When I was first starting in sales, I used to dread getting disqualified. It felt like a personal failure and it would often leave me feeling deflated for the rest of the day. But over time, I realized that being disqualified isn’t always a bad thing. This article teaches you more about disqualified sales including the causes.

Understanding why a sale is disqualified can help you improve your sales process and close more deals in the future. For example, let’s say you’re trying to sell a new product to a customer who has been using your competitor’s product for years. They might be hesitant to switch because they’re comfortable with what they know – even if your product is better in many ways.

In this case, getting disqualified sales can actually be helpful because it allows you to learn more about the prospects’ needs and concerns. You can then use this information to tailor your pitch more effectively next time around and increase the chances of making a sale.

What is Sales Qualification?

Sales qualification is the process by which you determine if a prospect or lead is a good fit to your product or service. It is done during sales calls and is crucial when determining whether customers will stay with you long-term.

You could talk to hundreds of leads per day without sales qualifications. But you would only end up with one or two closed deals. It’s an essential part of any sales process. But why is it so important? Let’s take a closer look.

Importance of Sales Qualification

Sales qualification is essential for sales organizations as it greatly improves close ratios. You run the risk of pursuing leads that aren’t right for your product because of budgetary constraints, organizational challenges or other factors.

Sales qualification is a better way of doing business. This allows you to target leads most likely to buy the product, thereby saving you time and effort.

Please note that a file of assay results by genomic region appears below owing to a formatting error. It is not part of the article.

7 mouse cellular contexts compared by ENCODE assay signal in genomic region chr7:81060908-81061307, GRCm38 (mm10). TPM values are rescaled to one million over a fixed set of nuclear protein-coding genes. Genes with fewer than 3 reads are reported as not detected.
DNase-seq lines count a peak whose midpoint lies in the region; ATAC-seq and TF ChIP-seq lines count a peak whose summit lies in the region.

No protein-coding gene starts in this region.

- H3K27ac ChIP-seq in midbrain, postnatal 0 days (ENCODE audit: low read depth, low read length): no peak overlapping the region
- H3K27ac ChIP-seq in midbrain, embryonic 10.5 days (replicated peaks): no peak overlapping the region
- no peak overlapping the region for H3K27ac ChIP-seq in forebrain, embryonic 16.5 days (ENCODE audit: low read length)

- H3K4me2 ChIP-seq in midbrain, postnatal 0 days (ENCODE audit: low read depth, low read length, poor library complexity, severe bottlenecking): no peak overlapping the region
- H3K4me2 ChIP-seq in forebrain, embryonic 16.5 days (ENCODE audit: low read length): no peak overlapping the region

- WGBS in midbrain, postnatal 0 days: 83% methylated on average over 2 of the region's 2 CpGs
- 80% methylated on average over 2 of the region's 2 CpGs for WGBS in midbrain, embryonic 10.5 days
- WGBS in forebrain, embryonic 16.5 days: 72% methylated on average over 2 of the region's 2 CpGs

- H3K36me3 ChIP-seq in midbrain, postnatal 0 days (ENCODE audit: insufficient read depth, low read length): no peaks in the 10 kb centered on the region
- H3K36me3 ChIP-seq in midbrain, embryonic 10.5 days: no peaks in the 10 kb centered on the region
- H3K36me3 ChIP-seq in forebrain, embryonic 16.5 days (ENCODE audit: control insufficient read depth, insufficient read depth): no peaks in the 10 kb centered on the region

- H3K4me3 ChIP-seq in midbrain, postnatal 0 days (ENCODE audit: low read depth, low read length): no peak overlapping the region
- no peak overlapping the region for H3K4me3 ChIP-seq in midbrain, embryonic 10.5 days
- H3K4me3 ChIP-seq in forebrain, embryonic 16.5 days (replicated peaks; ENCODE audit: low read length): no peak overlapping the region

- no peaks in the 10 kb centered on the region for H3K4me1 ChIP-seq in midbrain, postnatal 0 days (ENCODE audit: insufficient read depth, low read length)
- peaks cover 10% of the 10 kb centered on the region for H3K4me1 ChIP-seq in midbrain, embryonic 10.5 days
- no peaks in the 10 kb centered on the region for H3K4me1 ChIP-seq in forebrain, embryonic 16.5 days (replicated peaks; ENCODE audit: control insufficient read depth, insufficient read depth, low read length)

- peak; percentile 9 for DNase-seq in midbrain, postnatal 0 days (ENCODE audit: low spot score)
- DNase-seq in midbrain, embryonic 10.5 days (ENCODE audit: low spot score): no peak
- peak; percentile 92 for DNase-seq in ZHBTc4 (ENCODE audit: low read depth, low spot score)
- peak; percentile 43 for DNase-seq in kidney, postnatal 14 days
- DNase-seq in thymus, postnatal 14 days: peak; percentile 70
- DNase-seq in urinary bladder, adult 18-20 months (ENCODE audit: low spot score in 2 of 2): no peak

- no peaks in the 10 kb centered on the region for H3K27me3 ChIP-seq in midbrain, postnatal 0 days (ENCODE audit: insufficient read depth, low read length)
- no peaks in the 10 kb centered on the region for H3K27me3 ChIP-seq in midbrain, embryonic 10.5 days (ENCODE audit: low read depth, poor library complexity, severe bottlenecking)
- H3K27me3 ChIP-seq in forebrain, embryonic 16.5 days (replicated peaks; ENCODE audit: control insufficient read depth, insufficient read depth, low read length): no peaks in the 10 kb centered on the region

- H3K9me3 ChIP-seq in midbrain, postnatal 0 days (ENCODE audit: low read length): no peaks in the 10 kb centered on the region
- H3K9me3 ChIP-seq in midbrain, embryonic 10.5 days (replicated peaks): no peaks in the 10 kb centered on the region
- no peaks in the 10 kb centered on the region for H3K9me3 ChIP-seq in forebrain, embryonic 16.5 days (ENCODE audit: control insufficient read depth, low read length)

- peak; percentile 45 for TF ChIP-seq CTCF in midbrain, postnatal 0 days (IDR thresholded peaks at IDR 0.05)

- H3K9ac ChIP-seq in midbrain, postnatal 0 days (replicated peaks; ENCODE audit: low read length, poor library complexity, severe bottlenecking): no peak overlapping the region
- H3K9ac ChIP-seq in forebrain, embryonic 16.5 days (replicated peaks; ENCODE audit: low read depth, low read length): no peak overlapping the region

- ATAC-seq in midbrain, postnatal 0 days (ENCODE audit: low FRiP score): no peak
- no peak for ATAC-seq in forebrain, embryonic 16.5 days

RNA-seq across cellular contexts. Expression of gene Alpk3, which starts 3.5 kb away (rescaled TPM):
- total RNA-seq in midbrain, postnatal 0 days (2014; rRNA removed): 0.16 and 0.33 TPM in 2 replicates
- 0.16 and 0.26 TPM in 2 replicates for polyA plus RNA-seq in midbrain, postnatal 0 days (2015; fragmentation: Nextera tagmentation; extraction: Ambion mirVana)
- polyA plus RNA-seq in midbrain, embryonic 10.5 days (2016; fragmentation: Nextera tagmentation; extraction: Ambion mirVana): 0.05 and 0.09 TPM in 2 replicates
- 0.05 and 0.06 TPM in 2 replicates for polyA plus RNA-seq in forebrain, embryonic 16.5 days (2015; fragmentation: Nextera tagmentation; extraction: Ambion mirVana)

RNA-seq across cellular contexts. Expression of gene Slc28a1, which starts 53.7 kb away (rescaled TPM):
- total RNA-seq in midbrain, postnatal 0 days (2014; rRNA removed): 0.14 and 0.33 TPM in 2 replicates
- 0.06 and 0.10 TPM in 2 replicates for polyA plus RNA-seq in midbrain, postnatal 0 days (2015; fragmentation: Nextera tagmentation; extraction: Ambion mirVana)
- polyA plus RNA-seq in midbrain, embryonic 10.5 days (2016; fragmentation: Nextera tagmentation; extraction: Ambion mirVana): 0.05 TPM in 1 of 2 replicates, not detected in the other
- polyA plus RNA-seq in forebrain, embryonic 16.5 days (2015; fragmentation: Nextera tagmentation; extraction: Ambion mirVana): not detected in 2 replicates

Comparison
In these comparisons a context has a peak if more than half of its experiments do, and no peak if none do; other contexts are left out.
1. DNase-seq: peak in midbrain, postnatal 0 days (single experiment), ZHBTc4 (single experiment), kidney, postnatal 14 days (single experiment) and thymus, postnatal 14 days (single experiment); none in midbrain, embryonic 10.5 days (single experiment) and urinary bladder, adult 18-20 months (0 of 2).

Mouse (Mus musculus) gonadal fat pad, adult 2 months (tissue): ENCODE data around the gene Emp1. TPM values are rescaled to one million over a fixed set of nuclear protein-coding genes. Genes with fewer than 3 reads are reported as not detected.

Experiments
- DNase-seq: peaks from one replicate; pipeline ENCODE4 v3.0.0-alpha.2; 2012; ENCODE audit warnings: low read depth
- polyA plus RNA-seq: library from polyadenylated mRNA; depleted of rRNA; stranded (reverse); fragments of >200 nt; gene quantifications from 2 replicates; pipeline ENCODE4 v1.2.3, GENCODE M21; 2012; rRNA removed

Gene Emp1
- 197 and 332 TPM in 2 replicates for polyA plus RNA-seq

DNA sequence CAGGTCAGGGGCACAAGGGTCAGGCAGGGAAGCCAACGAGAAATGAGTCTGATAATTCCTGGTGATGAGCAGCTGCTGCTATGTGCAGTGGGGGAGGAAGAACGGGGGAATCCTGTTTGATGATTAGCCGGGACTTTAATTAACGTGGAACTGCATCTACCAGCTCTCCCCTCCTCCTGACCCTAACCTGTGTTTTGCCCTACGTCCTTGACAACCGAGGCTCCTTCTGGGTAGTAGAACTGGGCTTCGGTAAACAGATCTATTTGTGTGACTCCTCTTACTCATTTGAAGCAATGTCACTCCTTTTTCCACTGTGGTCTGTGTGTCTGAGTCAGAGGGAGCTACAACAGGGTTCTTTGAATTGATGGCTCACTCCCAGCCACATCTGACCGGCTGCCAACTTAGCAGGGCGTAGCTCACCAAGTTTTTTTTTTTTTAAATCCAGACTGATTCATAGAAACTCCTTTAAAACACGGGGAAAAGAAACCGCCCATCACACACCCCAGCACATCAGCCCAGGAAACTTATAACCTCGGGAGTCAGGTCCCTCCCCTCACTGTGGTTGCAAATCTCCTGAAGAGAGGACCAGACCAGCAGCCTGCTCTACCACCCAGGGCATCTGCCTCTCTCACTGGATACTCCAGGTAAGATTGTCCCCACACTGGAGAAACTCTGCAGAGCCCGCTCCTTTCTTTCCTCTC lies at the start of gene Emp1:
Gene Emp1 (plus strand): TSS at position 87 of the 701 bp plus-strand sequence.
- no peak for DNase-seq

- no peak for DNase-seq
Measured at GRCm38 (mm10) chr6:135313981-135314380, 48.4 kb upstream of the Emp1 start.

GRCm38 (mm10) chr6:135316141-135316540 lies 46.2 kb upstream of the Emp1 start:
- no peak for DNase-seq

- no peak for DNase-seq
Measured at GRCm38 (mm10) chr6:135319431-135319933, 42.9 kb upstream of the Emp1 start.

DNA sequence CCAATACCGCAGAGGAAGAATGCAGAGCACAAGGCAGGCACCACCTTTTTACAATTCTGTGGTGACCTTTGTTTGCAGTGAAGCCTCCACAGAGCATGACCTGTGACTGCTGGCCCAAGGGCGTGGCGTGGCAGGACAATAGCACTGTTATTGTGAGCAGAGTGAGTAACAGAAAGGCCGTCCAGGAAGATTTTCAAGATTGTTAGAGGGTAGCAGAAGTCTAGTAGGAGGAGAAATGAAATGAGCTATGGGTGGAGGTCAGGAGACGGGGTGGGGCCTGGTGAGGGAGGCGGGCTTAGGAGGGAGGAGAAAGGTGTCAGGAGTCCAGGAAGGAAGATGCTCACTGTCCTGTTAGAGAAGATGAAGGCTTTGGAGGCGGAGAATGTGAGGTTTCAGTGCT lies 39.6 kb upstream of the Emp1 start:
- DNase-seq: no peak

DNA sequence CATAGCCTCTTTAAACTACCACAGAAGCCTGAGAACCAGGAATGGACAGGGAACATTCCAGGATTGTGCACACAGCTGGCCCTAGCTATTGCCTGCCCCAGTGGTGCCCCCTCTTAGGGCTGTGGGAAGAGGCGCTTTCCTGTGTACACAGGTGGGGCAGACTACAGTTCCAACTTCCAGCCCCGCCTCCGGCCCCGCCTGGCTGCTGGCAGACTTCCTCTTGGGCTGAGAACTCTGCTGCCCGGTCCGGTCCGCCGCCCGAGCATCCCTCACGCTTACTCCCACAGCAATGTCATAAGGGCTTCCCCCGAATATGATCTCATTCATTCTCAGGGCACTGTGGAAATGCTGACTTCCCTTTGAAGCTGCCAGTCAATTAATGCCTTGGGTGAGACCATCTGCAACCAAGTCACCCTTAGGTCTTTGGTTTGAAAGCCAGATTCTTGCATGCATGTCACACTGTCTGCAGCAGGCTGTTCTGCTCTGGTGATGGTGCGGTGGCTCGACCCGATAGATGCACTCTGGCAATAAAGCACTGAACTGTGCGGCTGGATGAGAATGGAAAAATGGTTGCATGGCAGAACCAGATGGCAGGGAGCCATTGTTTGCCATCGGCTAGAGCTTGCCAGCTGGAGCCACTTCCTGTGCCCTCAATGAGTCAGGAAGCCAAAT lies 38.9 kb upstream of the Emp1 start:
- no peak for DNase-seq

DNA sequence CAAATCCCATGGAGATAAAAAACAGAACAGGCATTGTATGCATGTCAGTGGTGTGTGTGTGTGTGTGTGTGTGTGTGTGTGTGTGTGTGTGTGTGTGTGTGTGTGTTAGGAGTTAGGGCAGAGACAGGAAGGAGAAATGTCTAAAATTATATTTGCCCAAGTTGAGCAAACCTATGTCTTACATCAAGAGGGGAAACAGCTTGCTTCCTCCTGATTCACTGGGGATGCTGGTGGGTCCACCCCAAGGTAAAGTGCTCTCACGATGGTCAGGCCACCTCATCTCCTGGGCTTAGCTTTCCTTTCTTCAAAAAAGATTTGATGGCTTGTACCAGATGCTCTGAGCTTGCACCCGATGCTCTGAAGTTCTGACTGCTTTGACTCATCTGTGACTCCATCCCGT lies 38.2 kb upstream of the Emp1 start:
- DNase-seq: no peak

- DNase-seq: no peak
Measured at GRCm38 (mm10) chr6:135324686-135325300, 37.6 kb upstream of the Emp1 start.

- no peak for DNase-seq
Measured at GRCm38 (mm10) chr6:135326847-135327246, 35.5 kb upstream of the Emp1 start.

Here are more reasons why sales qualification is so important.

  • If the lead isn’t qualified, you can move on and spend more time with prospects who are more likely buy.
  • You can target a smaller group of buyers to help you offer a more personal selling experience.
  • You can learn about the buyer’s problems and provide a better solution.
  • You can be sure that most of your activities will have a positive effect on revenue.
  • You can create different sales qualification processes for different verticals, and keep a list that feels personal.

Let’s suppose you try to sell your product on a lead that you don’t qualify. If the product is not a good fit, the customer may return it for a refund or engage in a social media tirade.

You can provide a highly customized solution to improve post-purchase satisfaction by deliberately qualifying prospects through a discovery phone call.

How to Qualify Leads at the Organizational Level

Does the person you’re talking to match your demographic target? This is the simplest form of lead qualification, and will tell you whether or not you should spend more time researching the prospect. If you have buyer personas, use them to qualify your prospect and see if they fit your criteria.

Asking questions at this point in the process includes:

  • What type of company are you in?
  • What industry is it in?
  • What size is it?
  • Is this in your sales region?